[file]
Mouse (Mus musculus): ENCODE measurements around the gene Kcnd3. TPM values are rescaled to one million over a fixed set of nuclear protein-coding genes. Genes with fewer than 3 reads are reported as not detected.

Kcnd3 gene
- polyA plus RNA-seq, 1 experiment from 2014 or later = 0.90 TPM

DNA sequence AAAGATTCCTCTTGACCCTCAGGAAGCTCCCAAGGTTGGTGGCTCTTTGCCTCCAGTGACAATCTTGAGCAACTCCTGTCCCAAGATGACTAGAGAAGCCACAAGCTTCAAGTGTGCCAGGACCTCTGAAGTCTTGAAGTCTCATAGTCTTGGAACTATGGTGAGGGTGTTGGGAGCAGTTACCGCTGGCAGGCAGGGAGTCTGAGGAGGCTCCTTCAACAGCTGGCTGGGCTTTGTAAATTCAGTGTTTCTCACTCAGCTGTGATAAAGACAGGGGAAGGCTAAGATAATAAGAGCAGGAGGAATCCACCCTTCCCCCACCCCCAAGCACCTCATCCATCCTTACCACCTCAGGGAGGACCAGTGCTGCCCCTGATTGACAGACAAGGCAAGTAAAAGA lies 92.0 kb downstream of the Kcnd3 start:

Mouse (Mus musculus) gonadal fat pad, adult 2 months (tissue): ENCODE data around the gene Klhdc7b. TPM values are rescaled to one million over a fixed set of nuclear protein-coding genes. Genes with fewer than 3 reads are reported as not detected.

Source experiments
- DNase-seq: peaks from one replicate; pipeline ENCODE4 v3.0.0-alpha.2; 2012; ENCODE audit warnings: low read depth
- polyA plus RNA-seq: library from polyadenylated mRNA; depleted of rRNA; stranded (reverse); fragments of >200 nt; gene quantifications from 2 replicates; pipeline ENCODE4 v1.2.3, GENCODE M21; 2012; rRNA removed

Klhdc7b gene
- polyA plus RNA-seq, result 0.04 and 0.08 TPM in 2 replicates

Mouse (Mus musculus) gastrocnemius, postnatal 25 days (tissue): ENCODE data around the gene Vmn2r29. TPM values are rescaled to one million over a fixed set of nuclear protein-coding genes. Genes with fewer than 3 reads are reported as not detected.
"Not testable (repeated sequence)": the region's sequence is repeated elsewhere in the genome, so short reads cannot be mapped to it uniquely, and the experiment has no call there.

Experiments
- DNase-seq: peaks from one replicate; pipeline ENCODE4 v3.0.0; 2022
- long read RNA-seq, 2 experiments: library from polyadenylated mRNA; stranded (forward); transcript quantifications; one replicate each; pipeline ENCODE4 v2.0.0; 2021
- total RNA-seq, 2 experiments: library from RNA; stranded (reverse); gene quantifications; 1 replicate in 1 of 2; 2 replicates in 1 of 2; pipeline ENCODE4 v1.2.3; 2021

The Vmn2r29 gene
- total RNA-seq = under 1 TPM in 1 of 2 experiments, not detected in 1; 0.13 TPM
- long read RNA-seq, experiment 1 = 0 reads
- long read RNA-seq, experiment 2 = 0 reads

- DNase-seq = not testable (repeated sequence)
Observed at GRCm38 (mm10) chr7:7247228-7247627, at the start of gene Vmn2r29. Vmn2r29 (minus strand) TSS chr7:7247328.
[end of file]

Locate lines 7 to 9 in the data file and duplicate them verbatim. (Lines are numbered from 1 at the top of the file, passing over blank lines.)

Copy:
- DNase-seq: peaks from one replicate; pipeline ENCODE4 v3.0.0-alpha.2; 2012; ENCODE audit warnings: low read depth
- polyA plus RNA-seq: library from polyadenylated mRNA; depleted of rRNA; stranded (reverse); fragments of >200 nt; gene quantifications from 2 replicates; pipeline ENCODE4 v1.2.3, GENCODE M21; 2012; rRNA removed

Klhdc7b gene